Risk versus reward. Sport like business is a high-risk winner takes all game. It’s not easy to judge whether the risk will pay off.
“You win the game and you’re a hero. You make the wrong call and you’re a zero”
This was the post-match judgement of Wales Rugby Union Coach, Warren Gatland, on England’s decision to go for the glory of a match-winning try rather than a score-levelling penalty kick in the dying minutes of the classic World Cup encounter at Twickenham on 26th September 2015.
So, was it the right decision to take a risk to try to win the game?
And what does it tell us about decision making in other high-pressure situations such as business?
20:20 hindsight is, of course, a luxury for people not involved in the heat and intensity of a high-stakes moment.
Coolly they can dissect the events from a distance in space and time. Then, weigh up the odds of success of the different options.
Owen Farrell had kicked 5 penalties already plus a conversion and a drop goal. He was clearly in fine kicking form. Yes, the angle was acute. But the chances are that he would have put the ball between the posts to bring the scores to 28-28 and set up a thrilling finale.
On the other hand, England’s line-out had been less than impressive throughout the entire match. What’s more, Wales had easily defended previous attempts at a driving maul from the line-out.
So, there we have it. England’s captain made the wrong decision. He imperiled the host’s passage to the knock-out stages of the tournament. In so doing, he heaped pressure on Stuart Lancaster and his beleaguered management team.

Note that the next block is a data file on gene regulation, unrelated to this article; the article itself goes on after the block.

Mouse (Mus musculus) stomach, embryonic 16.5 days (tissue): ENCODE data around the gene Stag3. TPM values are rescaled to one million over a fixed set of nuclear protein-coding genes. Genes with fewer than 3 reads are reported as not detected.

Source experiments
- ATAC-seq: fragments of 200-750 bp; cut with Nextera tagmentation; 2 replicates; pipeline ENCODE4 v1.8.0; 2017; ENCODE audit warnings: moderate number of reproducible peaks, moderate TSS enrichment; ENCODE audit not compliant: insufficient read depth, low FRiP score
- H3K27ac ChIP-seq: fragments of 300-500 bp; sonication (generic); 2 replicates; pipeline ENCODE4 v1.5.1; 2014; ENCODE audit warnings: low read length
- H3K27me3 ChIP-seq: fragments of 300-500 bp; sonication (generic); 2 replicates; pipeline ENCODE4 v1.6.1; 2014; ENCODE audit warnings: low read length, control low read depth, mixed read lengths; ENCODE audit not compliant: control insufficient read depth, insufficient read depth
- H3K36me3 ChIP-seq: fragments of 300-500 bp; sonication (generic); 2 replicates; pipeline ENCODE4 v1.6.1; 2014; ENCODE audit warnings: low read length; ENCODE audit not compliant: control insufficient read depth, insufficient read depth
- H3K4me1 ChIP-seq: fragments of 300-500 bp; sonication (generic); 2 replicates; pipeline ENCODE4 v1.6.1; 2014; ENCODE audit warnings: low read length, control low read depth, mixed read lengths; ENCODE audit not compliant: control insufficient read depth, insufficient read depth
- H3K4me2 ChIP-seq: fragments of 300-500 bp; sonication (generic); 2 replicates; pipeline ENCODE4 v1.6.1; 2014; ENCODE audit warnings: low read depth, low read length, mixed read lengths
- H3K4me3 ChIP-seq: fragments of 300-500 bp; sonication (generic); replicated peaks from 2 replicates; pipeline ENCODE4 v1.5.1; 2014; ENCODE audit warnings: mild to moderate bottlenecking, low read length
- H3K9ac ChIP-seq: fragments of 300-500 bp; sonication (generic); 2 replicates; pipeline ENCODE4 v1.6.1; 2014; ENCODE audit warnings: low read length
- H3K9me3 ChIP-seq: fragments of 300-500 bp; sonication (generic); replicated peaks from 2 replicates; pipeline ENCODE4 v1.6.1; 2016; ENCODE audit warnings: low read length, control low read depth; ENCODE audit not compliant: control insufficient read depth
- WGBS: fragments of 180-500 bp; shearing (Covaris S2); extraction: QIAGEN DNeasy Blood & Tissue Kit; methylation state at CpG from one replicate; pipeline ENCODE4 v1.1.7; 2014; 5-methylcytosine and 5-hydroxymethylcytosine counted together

Chris Robshaw’s decision to try to win the game rather than level it resulted in the team losing the game. Ultimately, it led to England’s early exit from the World Cup and Stuart Lancaster’s removal as Head Coach.
But hang on a minute. Is it really that simple? A bad judgement call.
Sport, like business, is about taking calculated risks
So, let’s transport ourselves back to the 78th minute of that game.
England had just conceded a penalty which the immaculate Dan Biggar had converted from distance to push Wales into the lead for the first time in the match. But now England roared on by a passionate home crowd were marauding deep in the Welsh half and were awarded a penalty of their own.
Often criticised for playing safe, lacking adventure and coming up just short in big games, the England players sensed the possibility of an all-out victory and the opportunity to inflict a mortal blow on a wounded enemy.
As Japan had proved against South Africa a week earlier and as Wales themselves had shown in coming back from adversity against England in this match, fortune often favours the brave in sport, as it does in business.
So, rather than criticising the decision to go for glory as so many commentators did post-match, perhaps we should look at the real lessons from that epic encounter?
- When you are performing well, you must take your chances
- When you are on the back foot, you must maintain your discipline
- If you are going for a high-risk power play, you had better make sure that you execute it perfectly
18 months on from that ignominious defeat, England went on a world-record equally winning streak of 18 games.
So perhaps, the final lesson is that even the biggest blunder or darkest defeat can be the prelude to an exciting new adventure?
Learning the lessons of past failure can lay the foundation for future success.
In business as in sport, resilience separates the winners from the losers. As Nelson Mandela famously said:
“Do not judge me by my successes, judge me by how many times I fell down and got back up again.”
Interested in what business can learn from sport?
You might like to read this article on how can you apply 5 insights on winning to your business as illustrated by the 19/20 Premier League winners, Liverpool FC
Or alternatively, please check out this article on continuous improvement that tells the sporting and business story of how Exeter Chiefs rose from the 4th tier of English rugby to become Champions of England and Champions of Europe.